Passing Through

Mr. President

Dennis Haysbert remains diplomatic about the movie he’s making in Seattle with Tobey Maguire.

By Steve Wiecking August 10, 2009 Published in the September 2009 issue of Seattle Met

IN CALIFORNIA, EVERYBODY thinks Seattle is all doom and gloom,” Dennis Haysbert, remarked in his warm rumble of a voice, walking into the Sorrento Hotel’s penthouse. He pulled at his shirt to indicate the July heat—the day before the hottest Seattle day in a hundred years. “Must be hard—people want to be depressed and they can’t be.”

That was the joke for the day. The man who led the country as the president on Fox’s 24 or, more recently, guided the top-secret military operations of The Unit on CBS, is friendly but composed. Asked why he thinks he makes such a convincing authority figure, he demurred with a smile and the claim that he’s most at ease playing romantic dramas. He did, in fact, create a strong character out of the gentle gardener opposite Julianne Moore in Far from Heaven. But you don’t get to be the face of Allstate Insurance Company commercials by playing romantic dramas with conviction. “I just signed another three-year deal with Allstate. If I wasn’t comfortable and happy with them, I couldn’t do it. I can honestly say I’ve never done anything for the money—as evidenced by how much I’ve been paid in the past.”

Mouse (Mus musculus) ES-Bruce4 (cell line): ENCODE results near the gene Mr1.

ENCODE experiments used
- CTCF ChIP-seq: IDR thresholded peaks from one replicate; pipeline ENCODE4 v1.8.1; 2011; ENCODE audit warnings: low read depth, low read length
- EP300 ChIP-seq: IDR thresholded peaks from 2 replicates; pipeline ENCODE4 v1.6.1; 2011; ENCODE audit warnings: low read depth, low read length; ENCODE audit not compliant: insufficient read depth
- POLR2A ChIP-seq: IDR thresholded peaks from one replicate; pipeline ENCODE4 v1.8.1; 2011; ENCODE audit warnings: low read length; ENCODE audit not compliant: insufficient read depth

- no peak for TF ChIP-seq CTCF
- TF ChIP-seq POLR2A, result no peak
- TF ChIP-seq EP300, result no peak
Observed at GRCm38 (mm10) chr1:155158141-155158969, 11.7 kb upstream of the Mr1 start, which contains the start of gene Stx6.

Okay, make that two jokes.

In town to shoot The Details, a dark comedy, he wouldn’t talk about, well, the details on record—he doesn’t want to ruin the surprise of how far the movie strays from its reported plot about a married couple dealing with a raccoon problem. “Just say I meet Tobey Maguire at a pickup game on a basketball court and we become friends,” he said. “If you ask 30 different people what this movie is about you’ll get 30 different answers, depending on where they’re at in their lives.”

The man should be in politics—he’s heard as much before. A contributor to Obama’s campaign, Haysbert chatted several times with the candidate (“He’s one of the brightest, most articulate men I’ve ever met.”) but knew enough to back away from showing too much public support lest the masses get distracted: “A lot of people considered me to be the first black president—which is ridiculous, but that’s the power of TV.”

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